Marsi

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Hi Joey!

I have only seen the picture,and had the same thought as you their other soap is even paler, not a hint of blue or grey so maybe their CP soap doesnt have much essential oil the scent sounds amazing. I hope you get the blue to come through :thumbs:
 

JoeyJ

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Have started a batch of @Zany_in_CO 's no slime castile and followed the directions to premix the EO with White Clay and Castor to "fix" the scent. The blue immediately went, and the clay oil mixture turned a dirty grey.
WIN_20200620_17_36_33_Pro (2).jpg
50 drops Blue Cypress Oil to 1 teaspoon clay and 10gms of castor

I figured that if I am using natural scents and colourants for this, I could easily add ultramarine to bring back the blue.
(Now I understand that ultramarine is produced in a lab, but having done my research am happy to forgo the heavy metals that come with purely natural ultramarine;)!)

Second observation is that the scent has stayed, and it is a delicious woody fresh scent...(and my headache has gone:thumbs::hippo:...)

I will update this in an hour or two when I have some more pics.
 

Zany_in_CO

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I figured that if I am using natural scents and colourants for this, I could easily add ultramarine to bring back the blue.
Somebody please correct me if I'm wrong but I seem to remember that ultramarines give off the odor of rotten eggs. :smallshrug:

It's been ages since I used Crayola Crayons to color soap. You might want to try using Cerulean Blue Crayola. It makes the most gorgeous blue soap! You can find it in the box of 24.
Use Rate: 1" PPO

Label Ingredients: Paraffin wax, stearic acid and powder color pigment.

Each of those ingredients is GRAS (Generally Regarded As Safe) and they are found in any number of B & B products.

Just a thought. As it happens I've just been thinking about making blue soap lately. 🤓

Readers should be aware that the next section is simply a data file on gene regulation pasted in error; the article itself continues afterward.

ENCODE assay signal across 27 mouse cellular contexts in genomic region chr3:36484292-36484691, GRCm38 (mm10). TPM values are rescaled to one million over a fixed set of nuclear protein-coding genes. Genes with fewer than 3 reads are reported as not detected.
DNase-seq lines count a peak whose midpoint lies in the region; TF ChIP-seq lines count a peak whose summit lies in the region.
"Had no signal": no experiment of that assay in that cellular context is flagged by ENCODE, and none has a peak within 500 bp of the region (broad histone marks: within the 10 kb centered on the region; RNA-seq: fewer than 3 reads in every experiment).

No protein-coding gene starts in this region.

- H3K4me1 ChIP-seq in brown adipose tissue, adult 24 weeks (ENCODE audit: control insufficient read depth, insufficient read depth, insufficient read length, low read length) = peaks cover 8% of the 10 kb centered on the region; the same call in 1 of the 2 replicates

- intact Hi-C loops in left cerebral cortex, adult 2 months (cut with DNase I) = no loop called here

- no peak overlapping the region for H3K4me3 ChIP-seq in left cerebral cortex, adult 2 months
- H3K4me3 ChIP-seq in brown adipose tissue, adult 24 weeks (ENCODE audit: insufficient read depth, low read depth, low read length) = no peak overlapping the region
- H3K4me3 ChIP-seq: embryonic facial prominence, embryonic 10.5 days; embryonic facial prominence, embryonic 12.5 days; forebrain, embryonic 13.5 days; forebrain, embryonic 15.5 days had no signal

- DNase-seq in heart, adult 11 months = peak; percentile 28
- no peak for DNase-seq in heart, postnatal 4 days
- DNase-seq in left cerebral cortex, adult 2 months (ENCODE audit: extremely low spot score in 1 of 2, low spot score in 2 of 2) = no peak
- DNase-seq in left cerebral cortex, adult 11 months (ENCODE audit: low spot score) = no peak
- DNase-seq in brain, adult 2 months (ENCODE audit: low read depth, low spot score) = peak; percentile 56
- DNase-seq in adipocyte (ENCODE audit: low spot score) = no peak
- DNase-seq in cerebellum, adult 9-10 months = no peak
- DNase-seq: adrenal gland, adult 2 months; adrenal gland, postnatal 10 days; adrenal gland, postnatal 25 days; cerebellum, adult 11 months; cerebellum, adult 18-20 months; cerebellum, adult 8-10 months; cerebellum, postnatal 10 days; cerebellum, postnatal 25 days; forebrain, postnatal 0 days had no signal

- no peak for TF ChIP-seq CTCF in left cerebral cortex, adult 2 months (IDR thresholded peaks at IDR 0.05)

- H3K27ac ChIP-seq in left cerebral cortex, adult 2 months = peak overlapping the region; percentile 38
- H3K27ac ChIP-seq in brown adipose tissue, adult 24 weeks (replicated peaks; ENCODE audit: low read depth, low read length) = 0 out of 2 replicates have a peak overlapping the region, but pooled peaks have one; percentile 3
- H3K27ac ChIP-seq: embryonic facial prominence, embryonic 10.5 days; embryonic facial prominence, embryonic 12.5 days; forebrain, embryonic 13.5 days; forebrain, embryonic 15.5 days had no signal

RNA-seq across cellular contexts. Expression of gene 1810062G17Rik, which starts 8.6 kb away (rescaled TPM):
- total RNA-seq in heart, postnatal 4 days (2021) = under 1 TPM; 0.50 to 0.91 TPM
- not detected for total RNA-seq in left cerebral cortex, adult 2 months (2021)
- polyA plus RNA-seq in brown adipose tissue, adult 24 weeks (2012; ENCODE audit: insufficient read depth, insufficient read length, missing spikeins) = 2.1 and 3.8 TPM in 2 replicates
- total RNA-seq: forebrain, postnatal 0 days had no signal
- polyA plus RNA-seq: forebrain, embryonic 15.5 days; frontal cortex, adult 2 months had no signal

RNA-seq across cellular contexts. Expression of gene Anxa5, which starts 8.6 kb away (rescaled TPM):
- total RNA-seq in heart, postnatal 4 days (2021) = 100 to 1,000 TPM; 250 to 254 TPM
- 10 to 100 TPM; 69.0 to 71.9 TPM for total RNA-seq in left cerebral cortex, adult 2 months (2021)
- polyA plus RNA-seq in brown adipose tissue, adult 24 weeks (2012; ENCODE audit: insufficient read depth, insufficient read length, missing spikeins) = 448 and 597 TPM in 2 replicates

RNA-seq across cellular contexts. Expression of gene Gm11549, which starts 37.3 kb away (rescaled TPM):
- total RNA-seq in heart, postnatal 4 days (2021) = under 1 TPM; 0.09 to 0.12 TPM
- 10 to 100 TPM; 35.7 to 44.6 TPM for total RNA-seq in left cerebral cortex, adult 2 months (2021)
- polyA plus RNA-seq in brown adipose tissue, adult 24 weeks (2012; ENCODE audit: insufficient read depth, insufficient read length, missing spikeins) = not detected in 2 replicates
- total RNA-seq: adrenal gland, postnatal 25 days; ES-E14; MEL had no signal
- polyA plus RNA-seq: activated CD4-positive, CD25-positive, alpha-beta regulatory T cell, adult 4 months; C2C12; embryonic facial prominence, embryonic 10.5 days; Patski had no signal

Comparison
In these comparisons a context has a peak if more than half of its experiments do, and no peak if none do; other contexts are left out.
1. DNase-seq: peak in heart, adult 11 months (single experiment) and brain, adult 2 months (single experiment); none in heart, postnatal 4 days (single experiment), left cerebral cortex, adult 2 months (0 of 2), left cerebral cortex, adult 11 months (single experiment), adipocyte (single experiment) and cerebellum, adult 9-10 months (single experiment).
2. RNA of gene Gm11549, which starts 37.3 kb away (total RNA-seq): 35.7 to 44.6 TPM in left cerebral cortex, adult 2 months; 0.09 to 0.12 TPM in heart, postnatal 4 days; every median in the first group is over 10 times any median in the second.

Zany_in_CO

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My blue ultramarine definitely does not smell like rotten eggs.
@Obsidian Thanks! Good to know! Is yours from Brambleberry?
Right after I posted, I found this on line:
Smells Horrible (Review)
(Answer) Our Ultramarine Blue Pigment is a natural ultramarine which can definitely have a sulfur smell. We've found that when used in a scented soap the smell is easily covered.
Ultramarine Blue Pigment | Bramble Berry
Ultramarine Blue Pigment | BrambleBerry
So, that raises the question, "a natural ultramarine" as opposed to what? Synthetic? :smallshrug:
 

Obsidian

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I got mine from the local soap supply shop, they won't disclose who they use for supplies. I don't think its BB though.
 

szaza

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Ultramarine blue used to be made from lapis lazuli, but I think most of it now is nature identical from a lab (at least that's what I found when I read up on ultramarines)
@Zany_in_CO you seem to imply that adding crayons to soap is a natural way to color soap. Powdered pigments can be many different things and though some are considered natural, many aren't. According to wikipedia the pigment Cerulean blue was discovered in 1789 by the Swiss chemist Albrecht Höpfner. Chances are the pigment in your blue crayon aren't from any kind of natural or even nature identical origin. As far as I'm aware, paraffin wax also isn't considered natural by most soapmakers.
I'm not saying you shouldn't use crayons in your soap, I think it's a fun idea. I just don't think there's any basis for calling it a natural way to color soap if that's indeed what you were implying.

Lastly, @JoeyJ what kind of white clay are you using? Bentonite is the one that's often cited as a fixative. I can't easily get it where I am and I've tried (green) kaolin instead which didn't help to fixate my EO's at all. Just to say.. not all clay is equal😉
 

Megan

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Somebody please correct me if I'm wrong but I seem to remember that ultramarines give off the odor of rotten eggs. :smallshrug:

It's been ages since I used Crayola Crayons to color soap. You might want to try using Cerulean Blue Crayola. It makes the most gorgeous blue soap! You can find it in the box of 24.
Use Rate: 1" PPO

Label Ingredients: Paraffin wax, stearic acid and powder color pigment.

Each of those ingredients is GRAS (Generally Regarded As Safe) and they are found in any number of B & B products.

Just a thought. As it happens I've just been thinking about making blue soap lately. 🤓
Ultramarine can smell like rotten eggs when it reacts with acidic compounds (like citric acid)... so it can't go in bath bombs and such...unless you want a stink bomb that is!